I appreciated Betty Mazur’s letter “Civics 101” and would like to add some information.
Ms. Mazur explained that there were 10 candidates who went through the screening process seeking to obtain one of the nine spots on the ballot. Currently, four of the nine trustees are on the Democratic Committee, the committee that chooses the candidates for the nine spots on the ballot.
In order to be nominated, candidates go through a screening process. The screening was done via zoom. Since my husband, Rick Drew, has been through the screening process before, I didn’t pay much attention until I noticed a change in tone. I started listening as Rick was being lectured and admonished, mainly for his public presentations and questions, interpreted as opposition, to the wind farm. Rick isn’t opposed to wind energy, but he knows that a good idea poorly planned and executed can become a disaster. He does his homework.
After the screening, Rick was invited to the nominating convention and as required, obtained a commitment from a committee member for his nomination and second. On the night of the convention, Rick was blindsided. The person who had agreed to nominate Rick did not nominate him, nor did he let Rick know of his decision. Thankfully, Francis Bock stepped in and supported Rick’s nomination. Then committee members voted for their slate.
According to Ms. Mazur, because of time constraints and the length of the entire nominating process, around 30 people on the committee chose not to read nine names and simply said, “Everyone but Rick Drew.” Wouldn’t it have been more of a time saver not to have invited Rick to the convention at all?
Clearly, the committee knew Rick was not on the list. I believe in the democratic process, but this was more like a horrible middle school nightmare. Rick has served three terms as a trustee. He has only missed one meeting in all that time! He cares deeply about our community and the marine environment. He has demonstrated his support for clean water and for the people who make a living on it. Rick thinks carefully about the impact of governmental decisions on the entire community. He doesn’t just blindly follow the party and he should be applauded for researching issues and for asking questions.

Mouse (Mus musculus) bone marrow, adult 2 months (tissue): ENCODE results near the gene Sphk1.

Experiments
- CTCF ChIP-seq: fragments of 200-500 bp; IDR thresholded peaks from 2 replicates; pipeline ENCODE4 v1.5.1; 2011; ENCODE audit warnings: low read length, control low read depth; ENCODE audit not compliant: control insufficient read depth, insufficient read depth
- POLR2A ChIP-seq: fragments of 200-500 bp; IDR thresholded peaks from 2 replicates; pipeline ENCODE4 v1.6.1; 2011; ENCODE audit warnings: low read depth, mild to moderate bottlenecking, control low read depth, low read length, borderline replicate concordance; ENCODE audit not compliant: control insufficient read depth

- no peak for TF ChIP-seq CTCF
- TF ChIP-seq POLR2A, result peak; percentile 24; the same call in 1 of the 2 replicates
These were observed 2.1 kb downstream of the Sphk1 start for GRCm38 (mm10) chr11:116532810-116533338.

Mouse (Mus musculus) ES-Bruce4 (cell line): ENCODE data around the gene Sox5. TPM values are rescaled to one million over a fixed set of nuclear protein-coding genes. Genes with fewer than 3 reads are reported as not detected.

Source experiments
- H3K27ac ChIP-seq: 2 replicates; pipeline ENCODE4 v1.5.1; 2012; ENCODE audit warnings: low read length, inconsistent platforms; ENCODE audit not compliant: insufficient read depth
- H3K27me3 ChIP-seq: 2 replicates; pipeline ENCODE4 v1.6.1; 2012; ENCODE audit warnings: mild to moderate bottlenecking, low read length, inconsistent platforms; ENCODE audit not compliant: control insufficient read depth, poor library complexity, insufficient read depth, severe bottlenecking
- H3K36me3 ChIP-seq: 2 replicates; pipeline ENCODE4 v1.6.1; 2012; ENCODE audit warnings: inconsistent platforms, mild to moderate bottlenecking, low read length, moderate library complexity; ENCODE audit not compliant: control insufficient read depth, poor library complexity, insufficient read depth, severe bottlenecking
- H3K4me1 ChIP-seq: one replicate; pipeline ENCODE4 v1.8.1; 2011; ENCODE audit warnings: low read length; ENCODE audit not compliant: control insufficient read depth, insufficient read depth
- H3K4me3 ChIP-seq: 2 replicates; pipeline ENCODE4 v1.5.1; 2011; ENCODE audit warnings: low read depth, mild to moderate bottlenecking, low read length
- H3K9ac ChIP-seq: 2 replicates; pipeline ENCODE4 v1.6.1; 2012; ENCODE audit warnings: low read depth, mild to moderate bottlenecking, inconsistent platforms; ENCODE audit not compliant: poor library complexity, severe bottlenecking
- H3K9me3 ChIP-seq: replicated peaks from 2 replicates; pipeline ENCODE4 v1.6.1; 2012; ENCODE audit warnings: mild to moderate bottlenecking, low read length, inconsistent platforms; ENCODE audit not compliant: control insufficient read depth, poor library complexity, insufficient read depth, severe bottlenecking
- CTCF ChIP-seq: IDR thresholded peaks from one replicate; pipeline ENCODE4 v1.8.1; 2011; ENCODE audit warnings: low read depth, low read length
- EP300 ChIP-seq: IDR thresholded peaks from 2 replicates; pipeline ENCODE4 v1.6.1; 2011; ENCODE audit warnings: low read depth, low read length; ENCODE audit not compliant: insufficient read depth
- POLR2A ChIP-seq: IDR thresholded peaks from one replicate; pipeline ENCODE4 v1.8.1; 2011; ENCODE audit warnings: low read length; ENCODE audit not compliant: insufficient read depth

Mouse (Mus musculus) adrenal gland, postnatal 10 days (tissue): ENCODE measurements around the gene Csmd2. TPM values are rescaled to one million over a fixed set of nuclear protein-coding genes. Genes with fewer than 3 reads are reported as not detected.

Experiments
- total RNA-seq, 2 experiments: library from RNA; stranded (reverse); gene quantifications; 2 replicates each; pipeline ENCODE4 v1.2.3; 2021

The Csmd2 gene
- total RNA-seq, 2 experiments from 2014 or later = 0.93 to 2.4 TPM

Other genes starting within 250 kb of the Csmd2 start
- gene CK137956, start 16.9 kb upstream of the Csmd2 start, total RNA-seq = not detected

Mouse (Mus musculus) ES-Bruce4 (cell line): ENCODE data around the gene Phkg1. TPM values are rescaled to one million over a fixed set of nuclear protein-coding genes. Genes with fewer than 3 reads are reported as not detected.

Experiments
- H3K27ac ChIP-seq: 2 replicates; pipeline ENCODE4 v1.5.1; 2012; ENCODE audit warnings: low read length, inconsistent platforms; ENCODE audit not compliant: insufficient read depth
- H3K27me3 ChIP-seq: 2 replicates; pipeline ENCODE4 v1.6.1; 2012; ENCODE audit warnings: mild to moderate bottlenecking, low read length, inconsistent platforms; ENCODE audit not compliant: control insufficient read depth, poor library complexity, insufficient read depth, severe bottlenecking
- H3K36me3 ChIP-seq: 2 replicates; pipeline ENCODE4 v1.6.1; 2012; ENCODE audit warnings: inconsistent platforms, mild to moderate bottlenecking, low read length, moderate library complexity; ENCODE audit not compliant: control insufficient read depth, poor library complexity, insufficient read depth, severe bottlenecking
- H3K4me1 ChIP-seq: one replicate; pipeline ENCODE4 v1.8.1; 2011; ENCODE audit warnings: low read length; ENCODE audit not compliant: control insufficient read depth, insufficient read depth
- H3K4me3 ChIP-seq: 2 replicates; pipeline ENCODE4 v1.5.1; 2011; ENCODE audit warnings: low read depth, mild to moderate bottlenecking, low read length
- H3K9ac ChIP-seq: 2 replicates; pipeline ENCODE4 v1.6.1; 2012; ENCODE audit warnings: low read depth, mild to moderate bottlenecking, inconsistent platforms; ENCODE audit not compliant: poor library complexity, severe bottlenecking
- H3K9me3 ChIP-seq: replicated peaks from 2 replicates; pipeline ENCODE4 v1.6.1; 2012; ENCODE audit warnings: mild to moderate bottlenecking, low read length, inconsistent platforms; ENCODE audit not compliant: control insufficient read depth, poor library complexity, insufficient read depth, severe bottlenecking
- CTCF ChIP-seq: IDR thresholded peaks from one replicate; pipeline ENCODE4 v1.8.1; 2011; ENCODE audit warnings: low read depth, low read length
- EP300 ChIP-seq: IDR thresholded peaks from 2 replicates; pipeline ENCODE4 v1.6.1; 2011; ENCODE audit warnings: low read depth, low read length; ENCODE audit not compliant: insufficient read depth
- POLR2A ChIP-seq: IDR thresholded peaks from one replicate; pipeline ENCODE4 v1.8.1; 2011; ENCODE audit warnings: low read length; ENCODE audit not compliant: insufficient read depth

Out of the nine trustees elected in 2019, Rick received the second-highest number of votes. It’s too bad the Democratic Committee doesn’t agree with the voters. “We, the people” appears to have been replaced with “We, the party” once again.
Attempting to Impugn
March 22, 2021
I may not be the most politically active member of the community, but I always pay attention to and vote in local elections.
It is clear to me that the Democratic leadership of the town is attempting to impugn Jeff Bragman’s integrity simply because he served as a moderating voice on the board. He asked questions and demanded the facts; he did this not for his own political self-interest, but for the best interests of the voters he represented.
Last week, Betty Mazur, the vice chairwoman of the local party, crafted a letter to this paper making it seem as though Mr. Bragman deliberately sabotaged his own endorsement process to justify a run for supervisor. More accurately, Mr. Bragman simply remained loyal to his campaign promises to always do what is in the best interest of town residents. He refused to go along with policy just because everyone else was, and he was punished for it. This is the kind of integrity I expect from my elected officials.
I have known Jeff Bragman for a long time. He has been an outstanding member of the community for over 30 years. What you see is what you get, plain and simple.
I would like to see more respect for those who stand up for what they believe in, even if they stand alone.
March 22, 2021
To the Editor,
Pamela Bicket’s letter (East Hampton Star, March 11) questioning whether the East Hampton Democratic Committee should endorse any particular candidate prior to a primary reflects my thoughts. Everyone who enters a primary does so having gathered the requisite number of signatures from registered Democrats in the district. This shows a commitment to the process and a certain amount of support from voters.
Instead of endorsing candidates before the results of a primary are known, perhaps the Democratic committee might better serve registered Democrats by using its considerable resources to inform voters about the platforms of all the candidates, arranging debates or forums, and thereby making it easier for voters to make informed choices when they go to the polls.